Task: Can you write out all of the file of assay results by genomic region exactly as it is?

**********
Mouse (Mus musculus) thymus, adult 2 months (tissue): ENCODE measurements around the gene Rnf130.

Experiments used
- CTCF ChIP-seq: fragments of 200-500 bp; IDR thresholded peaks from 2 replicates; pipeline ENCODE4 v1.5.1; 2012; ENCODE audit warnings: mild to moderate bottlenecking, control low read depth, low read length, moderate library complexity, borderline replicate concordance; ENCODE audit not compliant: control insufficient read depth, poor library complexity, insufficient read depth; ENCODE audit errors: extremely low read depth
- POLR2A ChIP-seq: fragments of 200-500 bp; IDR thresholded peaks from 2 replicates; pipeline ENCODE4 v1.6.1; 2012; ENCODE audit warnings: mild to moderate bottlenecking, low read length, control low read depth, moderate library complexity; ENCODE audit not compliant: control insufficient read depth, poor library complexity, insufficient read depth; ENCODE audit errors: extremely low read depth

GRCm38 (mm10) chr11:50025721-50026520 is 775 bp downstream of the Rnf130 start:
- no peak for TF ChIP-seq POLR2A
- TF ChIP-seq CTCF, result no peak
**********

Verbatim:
Mouse (Mus musculus) thymus, adult 2 months (tissue): ENCODE measurements around the gene Rnf130.

Experiments used
- CTCF ChIP-seq: fragments of 200-500 bp; IDR thresholded peaks from 2 replicates; pipeline ENCODE4 v1.5.1; 2012; ENCODE audit warnings: mild to moderate bottlenecking, control low read depth, low read length, moderate library complexity, borderline replicate concordance; ENCODE audit not compliant: control insufficient read depth, poor library complexity, insufficient read depth; ENCODE audit errors: extremely low read depth
- POLR2A ChIP-seq: fragments of 200-500 bp; IDR thresholded peaks from 2 replicates; pipeline ENCODE4 v1.6.1; 2012; ENCODE audit warnings: mild to moderate bottlenecking, low read length, control low read depth, moderate library complexity; ENCODE audit not compliant: control insufficient read depth, poor library complexity, insufficient read depth; ENCODE audit errors: extremely low read depth

GRCm38 (mm10) chr11:50025721-50026520 is 775 bp downstream of the Rnf130 start:
- no peak for TF ChIP-seq POLR2A
- TF ChIP-seq CTCF, result no peak